« AnteriorContinuar »
are termed Managers, the Writers of Plays, the Licencer or Lord Chamberlain, the Performers, the Audience, and the Magistrates who sanction them; and, lastly, some notice may be taken of the Censors, who decide on their merits both literary and moral. To ascertain the nature and extent of duties is the first step toward having them performed: the text contains an awful reason for performing these duties, when they are ascertained : “ To him that knoweth to do good, and doeth it not, to him it is sin.” Our Saviour adds the sanction of happiness to the performance of duty, “ If ye know these things, happy are ye if ye do them.” (John xiii. 17.)
1. It is a misfortune, not peculiar to the profession of the Stage, that persons enter into it, not with a view of seeking some station in life, in which they may discharge the duties incumbent upon every member of Society, of working out his own salvation, and profiting his fellow-creatures, and, in doing this, endeavouring to acquire lawfully a competent and honest livelihood, but gain is made the principal, or only object, and the means are but little attended to. “ A faithful man shall abound with blessings, (saith Solomon) but he that maketh haste to be rich shall not be innocent." (Prov. xxviii. 20.) " What is a man profited, (saith Christ) if he shall gain the whole world, and lose his own soul?
or what shall a man give in exchange for his soul !” (Matt. xvi. 26.) Let the persons, then, engaged in this profession consider, that although every man ,may look to acquire a competent maintenance by his profession, yet he hath a much more important object to attain. He is to weigh well the duty which he owes to God and to man; and, if he should, in any way, contribute to the dishonouring of God, or the corrupting of man, dreadful will be the account which he will have to give at the great consummation of all things, when “ the fashion of this world shall pass away,”* (1 Cor. xvii. 31.) and
“ heavens shall pass away with a great noise, and the elements shall melt with fervent heat;" when " the earth also, and the works that are therein shall be burnt up.” (2 Pet. iii. 10.) Important is the question which the Apostle asks on this occasion, “Seeing, then, that all these things shall be dissolved, what manner of persons ought' ye to be, in all holy conversation and godliness? - Beloved, seeing that ye look for such things, be diligent that ye may be found of God in peace, without spot and blameless." (v. 11, 14.) If any one for the sake of a little paltry gain, shall attempt to make that, which, under proper regulation, might be made a place of innocent amusement and profitable instruction, a place of corruption to the mind, and of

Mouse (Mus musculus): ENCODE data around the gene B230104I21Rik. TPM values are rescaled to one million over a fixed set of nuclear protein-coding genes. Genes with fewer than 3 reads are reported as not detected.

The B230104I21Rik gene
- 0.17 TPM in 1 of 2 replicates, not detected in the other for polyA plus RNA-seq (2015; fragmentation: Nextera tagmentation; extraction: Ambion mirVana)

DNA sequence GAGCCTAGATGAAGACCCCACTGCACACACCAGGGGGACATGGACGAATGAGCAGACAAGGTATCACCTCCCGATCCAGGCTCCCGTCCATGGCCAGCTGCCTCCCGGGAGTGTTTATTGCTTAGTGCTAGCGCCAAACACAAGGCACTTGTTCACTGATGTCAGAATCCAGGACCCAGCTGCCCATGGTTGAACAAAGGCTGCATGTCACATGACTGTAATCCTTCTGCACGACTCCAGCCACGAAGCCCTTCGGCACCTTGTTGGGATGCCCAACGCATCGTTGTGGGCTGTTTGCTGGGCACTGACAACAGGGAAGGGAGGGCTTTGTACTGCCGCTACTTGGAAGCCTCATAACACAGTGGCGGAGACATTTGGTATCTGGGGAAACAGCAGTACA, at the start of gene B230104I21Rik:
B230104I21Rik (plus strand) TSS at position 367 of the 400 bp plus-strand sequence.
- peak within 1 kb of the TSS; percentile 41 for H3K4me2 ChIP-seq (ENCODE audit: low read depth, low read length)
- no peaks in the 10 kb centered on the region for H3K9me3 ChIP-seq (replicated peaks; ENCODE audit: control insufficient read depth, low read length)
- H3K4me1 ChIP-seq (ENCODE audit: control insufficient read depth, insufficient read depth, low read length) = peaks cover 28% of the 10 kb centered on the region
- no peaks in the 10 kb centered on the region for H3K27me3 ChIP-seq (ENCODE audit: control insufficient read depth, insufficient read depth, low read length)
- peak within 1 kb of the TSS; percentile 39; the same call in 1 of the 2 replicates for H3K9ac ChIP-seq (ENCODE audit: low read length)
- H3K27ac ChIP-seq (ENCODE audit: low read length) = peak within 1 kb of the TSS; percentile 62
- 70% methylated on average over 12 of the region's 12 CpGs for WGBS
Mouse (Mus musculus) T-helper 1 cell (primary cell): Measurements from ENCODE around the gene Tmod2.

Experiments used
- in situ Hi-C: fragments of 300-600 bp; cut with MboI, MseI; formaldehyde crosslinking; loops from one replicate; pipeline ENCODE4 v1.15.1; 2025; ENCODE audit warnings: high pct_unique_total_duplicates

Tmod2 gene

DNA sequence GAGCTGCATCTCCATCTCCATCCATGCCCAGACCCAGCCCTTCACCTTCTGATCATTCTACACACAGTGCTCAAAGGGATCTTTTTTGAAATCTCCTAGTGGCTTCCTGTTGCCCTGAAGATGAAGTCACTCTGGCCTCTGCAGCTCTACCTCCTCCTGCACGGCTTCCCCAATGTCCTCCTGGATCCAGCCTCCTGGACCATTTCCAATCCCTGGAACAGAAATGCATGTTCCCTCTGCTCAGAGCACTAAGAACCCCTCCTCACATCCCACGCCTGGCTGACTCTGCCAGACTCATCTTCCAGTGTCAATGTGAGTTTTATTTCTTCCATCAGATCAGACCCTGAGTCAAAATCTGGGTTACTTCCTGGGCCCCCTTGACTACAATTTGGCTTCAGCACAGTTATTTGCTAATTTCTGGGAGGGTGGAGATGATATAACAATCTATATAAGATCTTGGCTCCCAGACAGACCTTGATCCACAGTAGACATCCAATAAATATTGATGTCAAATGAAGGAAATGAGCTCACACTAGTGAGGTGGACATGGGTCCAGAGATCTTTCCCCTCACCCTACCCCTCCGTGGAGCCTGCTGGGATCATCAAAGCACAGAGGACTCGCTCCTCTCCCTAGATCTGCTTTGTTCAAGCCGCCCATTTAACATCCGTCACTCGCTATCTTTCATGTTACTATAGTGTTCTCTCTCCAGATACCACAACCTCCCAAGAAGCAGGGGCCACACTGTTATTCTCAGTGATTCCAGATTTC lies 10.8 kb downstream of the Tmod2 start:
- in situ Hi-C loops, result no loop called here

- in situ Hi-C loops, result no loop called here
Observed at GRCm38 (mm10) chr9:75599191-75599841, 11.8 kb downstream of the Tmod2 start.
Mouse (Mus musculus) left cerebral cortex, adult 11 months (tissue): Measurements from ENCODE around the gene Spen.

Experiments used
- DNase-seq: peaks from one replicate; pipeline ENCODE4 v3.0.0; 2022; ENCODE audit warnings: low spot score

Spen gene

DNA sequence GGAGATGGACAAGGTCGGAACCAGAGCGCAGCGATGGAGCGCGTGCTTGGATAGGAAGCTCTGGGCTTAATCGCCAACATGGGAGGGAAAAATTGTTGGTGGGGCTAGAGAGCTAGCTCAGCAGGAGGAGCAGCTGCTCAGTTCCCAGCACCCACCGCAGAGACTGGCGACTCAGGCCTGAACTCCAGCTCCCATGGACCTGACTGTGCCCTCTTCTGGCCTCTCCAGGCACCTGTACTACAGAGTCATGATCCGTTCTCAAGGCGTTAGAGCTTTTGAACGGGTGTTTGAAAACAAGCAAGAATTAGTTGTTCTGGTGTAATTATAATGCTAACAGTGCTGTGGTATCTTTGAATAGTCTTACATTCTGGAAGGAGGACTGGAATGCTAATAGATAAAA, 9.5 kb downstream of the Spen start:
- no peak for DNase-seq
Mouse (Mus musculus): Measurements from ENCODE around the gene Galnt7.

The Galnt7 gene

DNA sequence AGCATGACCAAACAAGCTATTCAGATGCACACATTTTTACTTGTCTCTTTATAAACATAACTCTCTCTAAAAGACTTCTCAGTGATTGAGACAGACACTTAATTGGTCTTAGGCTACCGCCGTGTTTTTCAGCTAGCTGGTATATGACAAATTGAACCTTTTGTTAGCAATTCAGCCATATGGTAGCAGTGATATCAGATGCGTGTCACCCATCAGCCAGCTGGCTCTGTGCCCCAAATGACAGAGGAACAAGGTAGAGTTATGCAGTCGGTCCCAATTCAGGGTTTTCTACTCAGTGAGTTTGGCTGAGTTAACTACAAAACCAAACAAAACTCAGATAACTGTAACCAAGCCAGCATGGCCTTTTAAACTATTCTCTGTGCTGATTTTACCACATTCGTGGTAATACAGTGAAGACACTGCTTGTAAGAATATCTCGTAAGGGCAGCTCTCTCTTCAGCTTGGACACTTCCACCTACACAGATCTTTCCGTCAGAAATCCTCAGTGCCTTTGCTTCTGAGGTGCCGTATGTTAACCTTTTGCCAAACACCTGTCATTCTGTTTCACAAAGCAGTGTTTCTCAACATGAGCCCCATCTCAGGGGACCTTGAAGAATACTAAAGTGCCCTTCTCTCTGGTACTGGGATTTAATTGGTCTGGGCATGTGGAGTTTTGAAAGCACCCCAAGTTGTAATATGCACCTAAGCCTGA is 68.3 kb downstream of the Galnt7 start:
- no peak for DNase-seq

* Note A.
attraction to the profligate, and if, instead of keeping out those persons, who contribute to make it a house of licentiousness, he shall rather endeavour to draw them thither, and make the place commodious to their corrupt designs, the guilt must fall upon his head. Should the taste of the age, or the place in which he is situated; tend to folly and licentiousness, he is to remember, that he hath a prior and superior duty to discharge, than to feed the depraved taste of tlie multitude. Instead of seeking to derive advantage from the reigning fashions and follies of the age, he should labour to correct them. The general dissipation, of which moralists complain, under proper direction, might be made to reform itself. Theatrical amusements, of whatever they may consist, are sure to be followed, and, where no exhibitions, but such as tend to enlarge the understanding, or amend the heart, are offered to the public, no others can be attended. He, therefore, who offers frivolous, or corrupt, or impious entertainments to the public, becomes the pander to dissipation, to profligacy, and profaneness. *